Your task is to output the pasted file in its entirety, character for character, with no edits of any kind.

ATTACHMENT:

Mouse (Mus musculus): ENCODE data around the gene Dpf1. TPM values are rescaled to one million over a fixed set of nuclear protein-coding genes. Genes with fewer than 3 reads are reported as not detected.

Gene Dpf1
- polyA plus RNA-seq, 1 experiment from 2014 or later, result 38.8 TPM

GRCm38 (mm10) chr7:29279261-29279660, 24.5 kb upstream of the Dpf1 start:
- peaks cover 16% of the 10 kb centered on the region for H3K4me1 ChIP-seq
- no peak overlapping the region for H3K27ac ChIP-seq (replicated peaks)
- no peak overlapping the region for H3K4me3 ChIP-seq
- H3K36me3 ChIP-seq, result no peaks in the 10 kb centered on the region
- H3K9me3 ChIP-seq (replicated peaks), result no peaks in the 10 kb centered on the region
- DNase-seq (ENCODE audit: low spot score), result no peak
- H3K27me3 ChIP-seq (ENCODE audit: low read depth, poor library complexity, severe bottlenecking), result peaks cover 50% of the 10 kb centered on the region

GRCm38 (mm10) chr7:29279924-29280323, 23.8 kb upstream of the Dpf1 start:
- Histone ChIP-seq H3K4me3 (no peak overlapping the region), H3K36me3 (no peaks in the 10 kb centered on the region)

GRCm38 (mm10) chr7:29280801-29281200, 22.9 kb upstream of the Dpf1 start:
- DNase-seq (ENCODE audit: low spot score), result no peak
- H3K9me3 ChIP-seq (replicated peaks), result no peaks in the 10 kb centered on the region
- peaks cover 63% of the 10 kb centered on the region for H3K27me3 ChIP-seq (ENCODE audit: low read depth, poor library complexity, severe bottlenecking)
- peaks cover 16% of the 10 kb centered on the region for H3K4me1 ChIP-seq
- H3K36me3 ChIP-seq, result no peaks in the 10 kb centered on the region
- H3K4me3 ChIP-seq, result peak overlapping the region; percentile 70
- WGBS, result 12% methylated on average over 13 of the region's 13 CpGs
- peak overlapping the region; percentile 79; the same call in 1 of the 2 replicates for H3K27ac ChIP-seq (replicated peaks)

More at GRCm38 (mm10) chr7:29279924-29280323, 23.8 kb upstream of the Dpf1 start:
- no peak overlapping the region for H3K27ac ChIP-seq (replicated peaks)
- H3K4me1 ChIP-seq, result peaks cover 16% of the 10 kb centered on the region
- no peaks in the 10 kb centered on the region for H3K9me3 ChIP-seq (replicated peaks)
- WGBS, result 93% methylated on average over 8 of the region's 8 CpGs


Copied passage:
Mouse (Mus musculus): ENCODE data around the gene Dpf1. TPM values are rescaled to one million over a fixed set of nuclear protein-coding genes. Genes with fewer than 3 reads are reported as not detected.

Gene Dpf1
- polyA plus RNA-seq, 1 experiment from 2014 or later, result 38.8 TPM

GRCm38 (mm10) chr7:29279261-29279660, 24.5 kb upstream of the Dpf1 start:
- peaks cover 16% of the 10 kb centered on the region for H3K4me1 ChIP-seq
- no peak overlapping the region for H3K27ac ChIP-seq (replicated peaks)
- no peak overlapping the region for H3K4me3 ChIP-seq
- H3K36me3 ChIP-seq, result no peaks in the 10 kb centered on the region
- H3K9me3 ChIP-seq (replicated peaks), result no peaks in the 10 kb centered on the region
- DNase-seq (ENCODE audit: low spot score), result no peak
- H3K27me3 ChIP-seq (ENCODE audit: low read depth, poor library complexity, severe bottlenecking), result peaks cover 50% of the 10 kb centered on the region

GRCm38 (mm10) chr7:29279924-29280323, 23.8 kb upstream of the Dpf1 start:
- Histone ChIP-seq H3K4me3 (no peak overlapping the region), H3K36me3 (no peaks in the 10 kb centered on the region)

GRCm38 (mm10) chr7:29280801-29281200, 22.9 kb upstream of the Dpf1 start:
- DNase-seq (ENCODE audit: low spot score), result no peak
- H3K9me3 ChIP-seq (replicated peaks), result no peaks in the 10 kb centered on the region
- peaks cover 63% of the 10 kb centered on the region for H3K27me3 ChIP-seq (ENCODE audit: low read depth, poor library complexity, severe bottlenecking)
- peaks cover 16% of the 10 kb centered on the region for H3K4me1 ChIP-seq
- H3K36me3 ChIP-seq, result no peaks in the 10 kb centered on the region
- H3K4me3 ChIP-seq, result peak overlapping the region; percentile 70
- WGBS, result 12% methylated on average over 13 of the region's 13 CpGs
- peak overlapping the region; percentile 79; the same call in 1 of the 2 replicates for H3K27ac ChIP-seq (replicated peaks)

More at GRCm38 (mm10) chr7:29279924-29280323, 23.8 kb upstream of the Dpf1 start:
- no peak overlapping the region for H3K27ac ChIP-seq (replicated peaks)
- H3K4me1 ChIP-seq, result peaks cover 16% of the 10 kb centered on the region
- no peaks in the 10 kb centered on the region for H3K9me3 ChIP-seq (replicated peaks)
- WGBS, result 93% methylated on average over 8 of the region's 8 CpGs